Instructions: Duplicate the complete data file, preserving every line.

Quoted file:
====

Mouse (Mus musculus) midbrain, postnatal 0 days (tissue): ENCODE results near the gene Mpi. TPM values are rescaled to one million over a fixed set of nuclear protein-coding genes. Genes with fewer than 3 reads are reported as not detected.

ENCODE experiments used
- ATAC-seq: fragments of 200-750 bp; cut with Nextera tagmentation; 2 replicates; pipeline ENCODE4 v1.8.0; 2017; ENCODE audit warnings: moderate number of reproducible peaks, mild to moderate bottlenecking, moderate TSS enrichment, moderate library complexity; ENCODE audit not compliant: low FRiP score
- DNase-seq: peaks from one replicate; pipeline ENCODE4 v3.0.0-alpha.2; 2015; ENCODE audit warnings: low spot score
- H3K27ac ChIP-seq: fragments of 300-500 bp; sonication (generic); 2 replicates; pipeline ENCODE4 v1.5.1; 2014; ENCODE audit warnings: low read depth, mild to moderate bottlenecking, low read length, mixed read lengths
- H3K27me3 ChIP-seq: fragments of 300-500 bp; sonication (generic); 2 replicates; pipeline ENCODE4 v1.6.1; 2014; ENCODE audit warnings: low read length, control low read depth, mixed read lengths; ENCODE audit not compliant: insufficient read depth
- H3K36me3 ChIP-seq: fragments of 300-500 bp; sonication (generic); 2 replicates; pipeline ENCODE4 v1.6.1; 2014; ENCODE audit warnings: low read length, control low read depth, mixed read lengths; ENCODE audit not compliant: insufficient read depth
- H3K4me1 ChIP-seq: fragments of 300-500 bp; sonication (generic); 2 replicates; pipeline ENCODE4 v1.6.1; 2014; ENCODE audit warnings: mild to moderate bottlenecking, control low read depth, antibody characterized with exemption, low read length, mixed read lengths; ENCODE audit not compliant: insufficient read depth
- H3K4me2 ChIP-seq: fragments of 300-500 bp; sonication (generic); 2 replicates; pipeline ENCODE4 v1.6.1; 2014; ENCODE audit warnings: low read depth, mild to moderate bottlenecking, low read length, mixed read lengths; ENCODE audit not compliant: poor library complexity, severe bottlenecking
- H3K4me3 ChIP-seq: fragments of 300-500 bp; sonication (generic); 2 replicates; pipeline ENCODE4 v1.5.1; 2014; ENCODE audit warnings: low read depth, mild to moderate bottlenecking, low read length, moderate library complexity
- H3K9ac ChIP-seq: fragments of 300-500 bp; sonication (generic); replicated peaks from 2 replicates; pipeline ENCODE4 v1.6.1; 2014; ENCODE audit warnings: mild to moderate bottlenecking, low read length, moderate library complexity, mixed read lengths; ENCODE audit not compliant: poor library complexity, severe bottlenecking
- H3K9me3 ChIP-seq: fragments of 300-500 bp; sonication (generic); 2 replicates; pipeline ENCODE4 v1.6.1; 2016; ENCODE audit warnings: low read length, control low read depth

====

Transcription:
Mouse (Mus musculus) midbrain, postnatal 0 days (tissue): ENCODE results near the gene Mpi. TPM values are rescaled to one million over a fixed set of nuclear protein-coding genes. Genes with fewer than 3 reads are reported as not detected.

ENCODE experiments used
- ATAC-seq: fragments of 200-750 bp; cut with Nextera tagmentation; 2 replicates; pipeline ENCODE4 v1.8.0; 2017; ENCODE audit warnings: moderate number of reproducible peaks, mild to moderate bottlenecking, moderate TSS enrichment, moderate library complexity; ENCODE audit not compliant: low FRiP score
- DNase-seq: peaks from one replicate; pipeline ENCODE4 v3.0.0-alpha.2; 2015; ENCODE audit warnings: low spot score
- H3K27ac ChIP-seq: fragments of 300-500 bp; sonication (generic); 2 replicates; pipeline ENCODE4 v1.5.1; 2014; ENCODE audit warnings: low read depth, mild to moderate bottlenecking, low read length, mixed read lengths
- H3K27me3 ChIP-seq: fragments of 300-500 bp; sonication (generic); 2 replicates; pipeline ENCODE4 v1.6.1; 2014; ENCODE audit warnings: low read length, control low read depth, mixed read lengths; ENCODE audit not compliant: insufficient read depth
- H3K36me3 ChIP-seq: fragments of 300-500 bp; sonication (generic); 2 replicates; pipeline ENCODE4 v1.6.1; 2014; ENCODE audit warnings: low read length, control low read depth, mixed read lengths; ENCODE audit not compliant: insufficient read depth
- H3K4me1 ChIP-seq: fragments of 300-500 bp; sonication (generic); 2 replicates; pipeline ENCODE4 v1.6.1; 2014; ENCODE audit warnings: mild to moderate bottlenecking, control low read depth, antibody characterized with exemption, low read length, mixed read lengths; ENCODE audit not compliant: insufficient read depth
- H3K4me2 ChIP-seq: fragments of 300-500 bp; sonication (generic); 2 replicates; pipeline ENCODE4 v1.6.1; 2014; ENCODE audit warnings: low read depth, mild to moderate bottlenecking, low read length, mixed read lengths; ENCODE audit not compliant: poor library complexity, severe bottlenecking
- H3K4me3 ChIP-seq: fragments of 300-500 bp; sonication (generic); 2 replicates; pipeline ENCODE4 v1.5.1; 2014; ENCODE audit warnings: low read depth, mild to moderate bottlenecking, low read length, moderate library complexity
- H3K9ac ChIP-seq: fragments of 300-500 bp; sonication (generic); replicated peaks from 2 replicates; pipeline ENCODE4 v1.6.1; 2014; ENCODE audit warnings: mild to moderate bottlenecking, low read length, moderate library complexity, mixed read lengths; ENCODE audit not compliant: poor library complexity, severe bottlenecking
- H3K9me3 ChIP-seq: fragments of 300-500 bp; sonication (generic); 2 replicates; pipeline ENCODE4 v1.6.1; 2016; ENCODE audit warnings: low read length, control low read depth